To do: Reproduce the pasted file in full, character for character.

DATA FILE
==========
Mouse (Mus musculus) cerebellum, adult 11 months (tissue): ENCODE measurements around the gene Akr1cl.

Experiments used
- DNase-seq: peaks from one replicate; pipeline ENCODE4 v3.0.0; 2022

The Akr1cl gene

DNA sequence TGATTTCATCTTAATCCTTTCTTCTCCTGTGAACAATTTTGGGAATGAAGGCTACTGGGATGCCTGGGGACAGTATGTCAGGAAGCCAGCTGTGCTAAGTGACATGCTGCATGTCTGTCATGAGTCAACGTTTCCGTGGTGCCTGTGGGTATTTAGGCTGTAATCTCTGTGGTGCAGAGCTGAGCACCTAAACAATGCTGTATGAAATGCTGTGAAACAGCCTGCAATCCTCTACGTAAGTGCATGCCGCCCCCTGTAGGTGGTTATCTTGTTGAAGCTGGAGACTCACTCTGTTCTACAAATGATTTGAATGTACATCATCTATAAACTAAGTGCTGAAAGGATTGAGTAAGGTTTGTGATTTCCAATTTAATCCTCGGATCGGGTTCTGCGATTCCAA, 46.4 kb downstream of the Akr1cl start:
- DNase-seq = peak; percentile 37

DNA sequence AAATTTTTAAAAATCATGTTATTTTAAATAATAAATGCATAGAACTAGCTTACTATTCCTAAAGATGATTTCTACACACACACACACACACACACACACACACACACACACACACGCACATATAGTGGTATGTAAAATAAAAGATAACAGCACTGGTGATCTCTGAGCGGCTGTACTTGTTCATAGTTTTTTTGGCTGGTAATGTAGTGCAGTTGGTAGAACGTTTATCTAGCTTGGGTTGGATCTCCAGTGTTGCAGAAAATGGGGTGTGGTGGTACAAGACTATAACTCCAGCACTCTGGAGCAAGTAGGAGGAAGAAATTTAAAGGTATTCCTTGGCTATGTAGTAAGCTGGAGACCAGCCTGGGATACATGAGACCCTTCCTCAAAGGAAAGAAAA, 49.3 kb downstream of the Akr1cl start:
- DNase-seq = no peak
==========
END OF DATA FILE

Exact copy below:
Mouse (Mus musculus) cerebellum, adult 11 months (tissue): ENCODE measurements around the gene Akr1cl.

Experiments used
- DNase-seq: peaks from one replicate; pipeline ENCODE4 v3.0.0; 2022

The Akr1cl gene

DNA sequence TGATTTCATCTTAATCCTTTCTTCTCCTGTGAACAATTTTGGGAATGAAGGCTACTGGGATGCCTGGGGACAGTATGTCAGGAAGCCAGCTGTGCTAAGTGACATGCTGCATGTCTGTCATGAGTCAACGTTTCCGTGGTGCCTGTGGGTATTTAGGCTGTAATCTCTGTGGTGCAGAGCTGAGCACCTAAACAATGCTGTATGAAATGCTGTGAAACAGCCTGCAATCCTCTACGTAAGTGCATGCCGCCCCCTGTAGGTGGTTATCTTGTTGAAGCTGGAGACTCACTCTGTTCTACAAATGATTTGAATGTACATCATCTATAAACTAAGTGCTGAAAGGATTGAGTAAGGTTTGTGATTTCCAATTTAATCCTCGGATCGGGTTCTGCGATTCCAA, 46.4 kb downstream of the Akr1cl start:
- DNase-seq = peak; percentile 37

DNA sequence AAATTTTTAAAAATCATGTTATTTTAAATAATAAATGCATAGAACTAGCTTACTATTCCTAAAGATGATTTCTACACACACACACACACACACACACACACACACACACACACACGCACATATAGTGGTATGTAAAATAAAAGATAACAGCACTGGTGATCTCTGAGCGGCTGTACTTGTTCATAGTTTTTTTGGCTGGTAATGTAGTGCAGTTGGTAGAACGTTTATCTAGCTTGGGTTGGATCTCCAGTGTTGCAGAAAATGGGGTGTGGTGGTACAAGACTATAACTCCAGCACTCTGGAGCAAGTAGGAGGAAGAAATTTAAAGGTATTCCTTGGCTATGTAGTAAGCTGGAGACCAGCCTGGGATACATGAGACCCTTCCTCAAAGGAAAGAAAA, 49.3 kb downstream of the Akr1cl start:
- DNase-seq = no peak